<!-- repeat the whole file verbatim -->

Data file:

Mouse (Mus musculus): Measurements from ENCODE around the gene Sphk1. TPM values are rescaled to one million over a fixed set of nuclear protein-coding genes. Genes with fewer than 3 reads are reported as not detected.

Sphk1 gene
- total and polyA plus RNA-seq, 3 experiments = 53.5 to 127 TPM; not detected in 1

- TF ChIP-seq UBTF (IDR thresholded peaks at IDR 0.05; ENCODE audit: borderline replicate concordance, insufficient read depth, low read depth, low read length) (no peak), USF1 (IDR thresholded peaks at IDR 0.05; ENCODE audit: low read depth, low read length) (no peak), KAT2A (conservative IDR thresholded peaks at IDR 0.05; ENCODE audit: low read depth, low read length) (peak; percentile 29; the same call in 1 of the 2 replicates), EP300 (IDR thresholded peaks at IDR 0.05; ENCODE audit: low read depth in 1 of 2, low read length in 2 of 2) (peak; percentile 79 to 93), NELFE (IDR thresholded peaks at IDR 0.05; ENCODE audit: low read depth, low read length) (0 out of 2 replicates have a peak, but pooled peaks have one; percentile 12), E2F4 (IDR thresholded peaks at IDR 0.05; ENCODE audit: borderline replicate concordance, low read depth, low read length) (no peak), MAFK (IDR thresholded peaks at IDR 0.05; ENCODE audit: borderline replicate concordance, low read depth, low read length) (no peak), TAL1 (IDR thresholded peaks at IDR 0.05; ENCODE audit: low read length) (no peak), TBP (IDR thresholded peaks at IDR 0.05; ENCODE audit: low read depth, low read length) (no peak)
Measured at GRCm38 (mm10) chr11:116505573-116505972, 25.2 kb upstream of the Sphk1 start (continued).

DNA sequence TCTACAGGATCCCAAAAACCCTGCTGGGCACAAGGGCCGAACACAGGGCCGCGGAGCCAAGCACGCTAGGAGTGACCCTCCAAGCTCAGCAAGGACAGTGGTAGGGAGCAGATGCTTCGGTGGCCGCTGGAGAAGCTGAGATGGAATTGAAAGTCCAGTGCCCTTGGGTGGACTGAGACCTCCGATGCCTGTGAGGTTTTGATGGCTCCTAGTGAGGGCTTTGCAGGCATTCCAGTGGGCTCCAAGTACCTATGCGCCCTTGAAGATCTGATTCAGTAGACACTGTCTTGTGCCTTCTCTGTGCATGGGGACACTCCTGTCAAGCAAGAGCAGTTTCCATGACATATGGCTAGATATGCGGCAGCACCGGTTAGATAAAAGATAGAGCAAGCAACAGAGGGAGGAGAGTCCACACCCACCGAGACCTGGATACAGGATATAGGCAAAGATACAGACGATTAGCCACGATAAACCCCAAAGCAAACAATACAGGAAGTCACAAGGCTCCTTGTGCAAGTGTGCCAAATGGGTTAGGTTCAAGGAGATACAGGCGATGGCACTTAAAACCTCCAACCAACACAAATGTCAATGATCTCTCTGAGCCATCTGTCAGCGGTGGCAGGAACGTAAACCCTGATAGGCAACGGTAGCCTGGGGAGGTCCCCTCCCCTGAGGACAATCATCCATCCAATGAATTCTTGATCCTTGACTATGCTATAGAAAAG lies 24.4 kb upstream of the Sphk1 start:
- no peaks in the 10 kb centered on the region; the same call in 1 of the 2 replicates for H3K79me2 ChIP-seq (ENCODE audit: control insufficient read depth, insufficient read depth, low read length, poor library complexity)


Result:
Mouse (Mus musculus): Measurements from ENCODE around the gene Sphk1. TPM values are rescaled to one million over a fixed set of nuclear protein-coding genes. Genes with fewer than 3 reads are reported as not detected.

Sphk1 gene
- total and polyA plus RNA-seq, 3 experiments = 53.5 to 127 TPM; not detected in 1

- TF ChIP-seq UBTF (IDR thresholded peaks at IDR 0.05; ENCODE audit: borderline replicate concordance, insufficient read depth, low read depth, low read length) (no peak), USF1 (IDR thresholded peaks at IDR 0.05; ENCODE audit: low read depth, low read length) (no peak), KAT2A (conservative IDR thresholded peaks at IDR 0.05; ENCODE audit: low read depth, low read length) (peak; percentile 29; the same call in 1 of the 2 replicates), EP300 (IDR thresholded peaks at IDR 0.05; ENCODE audit: low read depth in 1 of 2, low read length in 2 of 2) (peak; percentile 79 to 93), NELFE (IDR thresholded peaks at IDR 0.05; ENCODE audit: low read depth, low read length) (0 out of 2 replicates have a peak, but pooled peaks have one; percentile 12), E2F4 (IDR thresholded peaks at IDR 0.05; ENCODE audit: borderline replicate concordance, low read depth, low read length) (no peak), MAFK (IDR thresholded peaks at IDR 0.05; ENCODE audit: borderline replicate concordance, low read depth, low read length) (no peak), TAL1 (IDR thresholded peaks at IDR 0.05; ENCODE audit: low read length) (no peak), TBP (IDR thresholded peaks at IDR 0.05; ENCODE audit: low read depth, low read length) (no peak)
Measured at GRCm38 (mm10) chr11:116505573-116505972, 25.2 kb upstream of the Sphk1 start (continued).

DNA sequence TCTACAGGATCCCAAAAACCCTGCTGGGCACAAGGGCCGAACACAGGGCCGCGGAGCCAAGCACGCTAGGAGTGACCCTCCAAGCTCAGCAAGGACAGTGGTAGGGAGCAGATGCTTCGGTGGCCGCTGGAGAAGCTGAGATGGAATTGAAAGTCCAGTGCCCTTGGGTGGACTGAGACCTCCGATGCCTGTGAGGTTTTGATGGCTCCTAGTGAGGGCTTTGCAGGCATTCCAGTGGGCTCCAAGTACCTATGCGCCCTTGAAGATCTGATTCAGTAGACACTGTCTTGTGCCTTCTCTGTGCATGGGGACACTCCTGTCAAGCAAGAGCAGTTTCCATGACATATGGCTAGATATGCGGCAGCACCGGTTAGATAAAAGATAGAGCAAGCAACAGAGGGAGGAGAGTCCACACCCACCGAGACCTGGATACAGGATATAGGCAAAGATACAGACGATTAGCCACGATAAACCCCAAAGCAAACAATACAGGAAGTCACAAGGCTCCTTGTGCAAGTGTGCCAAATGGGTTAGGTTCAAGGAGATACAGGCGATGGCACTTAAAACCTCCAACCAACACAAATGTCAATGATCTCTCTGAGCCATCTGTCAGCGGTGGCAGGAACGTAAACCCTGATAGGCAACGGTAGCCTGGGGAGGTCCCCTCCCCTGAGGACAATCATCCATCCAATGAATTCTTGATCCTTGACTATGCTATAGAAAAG lies 24.4 kb upstream of the Sphk1 start:
- no peaks in the 10 kb centered on the region; the same call in 1 of the 2 replicates for H3K79me2 ChIP-seq (ENCODE audit: control insufficient read depth, insufficient read depth, low read length, poor library complexity)